Britain's Dave Weir is confident he can retain his wheelchair title in Sunday's Flora London Marathon.
Weir's victory last year signalled the start of a memorable year
Weir stormed to success in last year's race in a course record time of one hour, 29 minutes and 48 seconds and believes he can better than on Sunday.
"The conditions look like being good so it should be a very fast race," Weir told BBC Sport.
"Winning in London this year would probably be the best ever victory of my career but it will be tough."
Weir, who also won in 2002, has recovered from a heavy cold to take part in the race, organised by Disability Sport Events, and warmed up for his challenge with second place behind Australian Kurt Fearnley in last month's Los Angeles Marathon.
Fearnley is the current king of the distance and he will be chasing his seventh consecutive marathon win when he makes his London debut.
Also in the field are South African Ernst van Dyk, who crashed in last year's race and Mexico's Saul Mendoza, the winner in 2004 and 2005.
But Weir knows that Fearnley is a real threat to his crown.
"Kurt is a strong all-rounder, even if he doesn't know the course as well as I do, and it is difficult to break him," he said.
Ade Adepitan will be making his marathon debut in London
"He is good on the uphill and downhill sections and also on the straight but he's done so many marathons that maybe he will be tired by London.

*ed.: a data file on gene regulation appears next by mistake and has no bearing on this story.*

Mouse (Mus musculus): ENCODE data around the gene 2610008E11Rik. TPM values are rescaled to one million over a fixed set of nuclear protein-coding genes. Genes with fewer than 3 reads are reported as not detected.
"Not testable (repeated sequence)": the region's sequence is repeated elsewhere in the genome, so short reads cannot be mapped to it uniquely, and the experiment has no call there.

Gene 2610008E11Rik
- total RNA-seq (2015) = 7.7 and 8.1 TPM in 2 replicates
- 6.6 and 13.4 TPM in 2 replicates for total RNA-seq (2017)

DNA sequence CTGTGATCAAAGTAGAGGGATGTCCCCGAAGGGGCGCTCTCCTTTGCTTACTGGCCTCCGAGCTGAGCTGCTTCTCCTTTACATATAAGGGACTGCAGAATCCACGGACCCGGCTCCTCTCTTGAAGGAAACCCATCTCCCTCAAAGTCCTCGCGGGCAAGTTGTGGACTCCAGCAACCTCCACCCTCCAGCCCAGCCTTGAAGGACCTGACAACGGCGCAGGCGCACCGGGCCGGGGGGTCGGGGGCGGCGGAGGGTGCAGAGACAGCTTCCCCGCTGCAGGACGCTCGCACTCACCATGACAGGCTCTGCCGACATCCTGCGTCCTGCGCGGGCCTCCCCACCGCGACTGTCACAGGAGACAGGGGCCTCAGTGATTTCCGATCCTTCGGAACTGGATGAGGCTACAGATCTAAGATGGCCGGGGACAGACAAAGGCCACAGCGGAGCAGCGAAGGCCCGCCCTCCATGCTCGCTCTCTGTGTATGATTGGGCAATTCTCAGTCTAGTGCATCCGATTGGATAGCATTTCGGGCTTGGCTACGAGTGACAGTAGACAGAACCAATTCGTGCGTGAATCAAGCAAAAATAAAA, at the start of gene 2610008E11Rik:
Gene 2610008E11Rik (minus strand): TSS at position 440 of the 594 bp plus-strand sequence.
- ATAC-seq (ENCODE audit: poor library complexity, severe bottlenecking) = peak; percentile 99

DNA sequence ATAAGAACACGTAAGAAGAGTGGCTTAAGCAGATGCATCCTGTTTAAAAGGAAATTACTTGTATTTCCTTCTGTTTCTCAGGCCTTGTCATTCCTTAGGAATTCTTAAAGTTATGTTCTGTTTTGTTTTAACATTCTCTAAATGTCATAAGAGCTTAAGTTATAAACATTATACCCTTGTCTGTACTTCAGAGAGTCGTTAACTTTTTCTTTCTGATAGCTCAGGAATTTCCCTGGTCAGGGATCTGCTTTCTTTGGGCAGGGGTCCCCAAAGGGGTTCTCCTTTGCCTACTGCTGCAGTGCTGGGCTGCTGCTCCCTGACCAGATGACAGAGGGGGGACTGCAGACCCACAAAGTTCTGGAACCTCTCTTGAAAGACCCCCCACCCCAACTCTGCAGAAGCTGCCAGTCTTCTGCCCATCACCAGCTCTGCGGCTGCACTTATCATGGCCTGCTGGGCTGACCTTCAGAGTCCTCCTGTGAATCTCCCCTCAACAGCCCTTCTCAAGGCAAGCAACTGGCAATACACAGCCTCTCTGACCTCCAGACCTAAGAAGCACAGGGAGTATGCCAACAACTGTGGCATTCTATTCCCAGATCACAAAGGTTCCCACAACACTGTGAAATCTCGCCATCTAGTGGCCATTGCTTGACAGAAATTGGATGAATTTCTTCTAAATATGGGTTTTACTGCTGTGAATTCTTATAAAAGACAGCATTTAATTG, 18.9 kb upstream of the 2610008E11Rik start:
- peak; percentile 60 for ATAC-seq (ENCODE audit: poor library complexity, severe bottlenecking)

"I will be sticking with him wherever he goes in the race because he will be challenging for the lead, and I know he will do the same with me. It could be a real battle to the end, although you don't know who else will be in the pack.
"The pressure of being defending champions isn't something that bothers me and being the one that the others want to beat makes me train harder.
"Because we don't have a major championship this year, this is one of my most important races of the year."
Among the other British competitors are Brian Alldis, who was fifth last year, and former Paralympic wheelchair basketball player and BBC Television personality Ade Adepitan.
Adepitan is making his marathon debut and will be raising funds for WheelPower and the Brain and Spine Foundation. He has been given some training tips from Weir, who is impressed with how well he has done.
"I think Ade has taken to the training very well - much quicker than I thought he would and he looks like he could be a very good sprinter if he wanted to keep it on," he said.
"I've given him some advice and I think he will do well and certainly get around the course."
Blackpool racer Shelly Woods leads the British challenge in the women's race, with the 20-year-old hoping to make it third-time lucky after second place behind Italy's Francesca Porcellato in the last two years.
"My training has gone well and my performances and times this year show I'm going in the right direction," she said.
"Francesca has won four times in a row in London and is the world marathon record holder so it will be tough but I'm confident.
"I would love to win because it is a big race for any British athlete and it is the most high-profile race I get to compete in at home."